poisoning may appear when the erythrocyte cholinesterase activity 
          is less than 35% of normal. If erythrocyte cholinesterase 
          activity is less than 50% of normal, the worker must be suspended 
          from all contact with organophosphorus or carbamate pesticides 
          until the level rises above 70% of pre-exposure value.  
          Pseudocholinesterase activity in the plasma can fall to very low 
          levels without evidence of symptoms.  This only indicates 
          undesirable exposure. 

    5.3  LABORATORY METHODS

    5.3.1  Detection and assay of compound:

          Analysis of the product is by colorimetric measurement of the 
          complex of the liberated O,O-diethylphosphorodithioate (following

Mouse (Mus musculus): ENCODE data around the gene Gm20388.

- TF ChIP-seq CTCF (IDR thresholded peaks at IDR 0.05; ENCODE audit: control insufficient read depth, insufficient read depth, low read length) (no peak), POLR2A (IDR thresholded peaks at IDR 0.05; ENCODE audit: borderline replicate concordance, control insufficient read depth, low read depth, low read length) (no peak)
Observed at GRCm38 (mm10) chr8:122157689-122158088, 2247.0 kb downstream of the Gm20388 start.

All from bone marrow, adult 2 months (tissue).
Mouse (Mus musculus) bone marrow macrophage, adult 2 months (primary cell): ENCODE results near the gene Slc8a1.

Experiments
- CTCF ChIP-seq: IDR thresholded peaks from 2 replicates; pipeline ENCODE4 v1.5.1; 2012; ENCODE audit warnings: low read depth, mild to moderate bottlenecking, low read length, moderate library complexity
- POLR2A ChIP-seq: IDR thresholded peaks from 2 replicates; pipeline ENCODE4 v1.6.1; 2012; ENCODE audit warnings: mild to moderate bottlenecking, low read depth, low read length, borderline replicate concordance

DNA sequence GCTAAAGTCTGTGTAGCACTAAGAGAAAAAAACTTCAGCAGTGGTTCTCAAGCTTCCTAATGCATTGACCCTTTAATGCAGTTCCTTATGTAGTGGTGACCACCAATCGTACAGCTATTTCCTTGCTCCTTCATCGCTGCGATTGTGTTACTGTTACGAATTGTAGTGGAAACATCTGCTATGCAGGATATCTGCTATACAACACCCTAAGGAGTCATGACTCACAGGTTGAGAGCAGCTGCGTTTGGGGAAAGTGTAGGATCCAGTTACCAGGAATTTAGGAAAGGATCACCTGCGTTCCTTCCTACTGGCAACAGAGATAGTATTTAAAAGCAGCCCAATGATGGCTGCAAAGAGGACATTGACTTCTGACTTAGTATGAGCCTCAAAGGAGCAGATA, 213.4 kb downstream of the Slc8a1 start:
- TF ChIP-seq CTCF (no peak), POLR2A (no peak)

alkaline hydrolysis) and copper (II) ions, extracted and measured 
          at 420 nm. Residues are measured by GLC.  The following are some 
          basic references: 

          CIPAC Handbook, 1070, 1, 18.

          Curini M et al (1980), Talanta 27(1): p. 45.

          Ferreira JR, & Fernandes A (1980), J Assoc Off Anal Chem 63(3):
          p. 517.

          Meagher WR et al (1960), J Agric Food Chem 8: p. 282.

          Mestres R et al (1977), Anal Falsif Expert Chim, 70(751): p. 177.

          Miles JRW (1964), J Assoc Off Agric Chem, 47: p. 882.

          Stan HJ et al (1977), Fresentius Z Anal Chem,  287 (4-5): p. 271.

          Stein UB & Pitman KA (1976), J Assoc Off Anal Chem 59(5): 
          p. 1094.


    5.3.2  Other tests in case of poisoning:  Activity of